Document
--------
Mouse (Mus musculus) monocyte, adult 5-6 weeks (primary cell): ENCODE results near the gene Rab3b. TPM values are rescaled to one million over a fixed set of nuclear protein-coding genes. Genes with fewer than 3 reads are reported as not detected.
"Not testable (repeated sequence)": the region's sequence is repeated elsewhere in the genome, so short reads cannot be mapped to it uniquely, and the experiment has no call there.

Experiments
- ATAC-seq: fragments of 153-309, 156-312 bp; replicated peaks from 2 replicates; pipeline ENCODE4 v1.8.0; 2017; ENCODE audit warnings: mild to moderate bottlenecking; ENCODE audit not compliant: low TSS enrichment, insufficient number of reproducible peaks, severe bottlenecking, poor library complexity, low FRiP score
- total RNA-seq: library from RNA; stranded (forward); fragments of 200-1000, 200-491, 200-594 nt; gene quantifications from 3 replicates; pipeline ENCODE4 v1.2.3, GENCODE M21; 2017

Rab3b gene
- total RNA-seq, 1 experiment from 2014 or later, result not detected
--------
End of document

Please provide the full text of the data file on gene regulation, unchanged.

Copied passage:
Mouse (Mus musculus) monocyte, adult 5-6 weeks (primary cell): ENCODE results near the gene Rab3b. TPM values are rescaled to one million over a fixed set of nuclear protein-coding genes. Genes with fewer than 3 reads are reported as not detected.
"Not testable (repeated sequence)": the region's sequence is repeated elsewhere in the genome, so short reads cannot be mapped to it uniquely, and the experiment has no call there.

Experiments
- ATAC-seq: fragments of 153-309, 156-312 bp; replicated peaks from 2 replicates; pipeline ENCODE4 v1.8.0; 2017; ENCODE audit warnings: mild to moderate bottlenecking; ENCODE audit not compliant: low TSS enrichment, insufficient number of reproducible peaks, severe bottlenecking, poor library complexity, low FRiP score
- total RNA-seq: library from RNA; stranded (forward); fragments of 200-1000, 200-491, 200-594 nt; gene quantifications from 3 replicates; pipeline ENCODE4 v1.2.3, GENCODE M21; 2017

Rab3b gene
- total RNA-seq, 1 experiment from 2014 or later, result not detected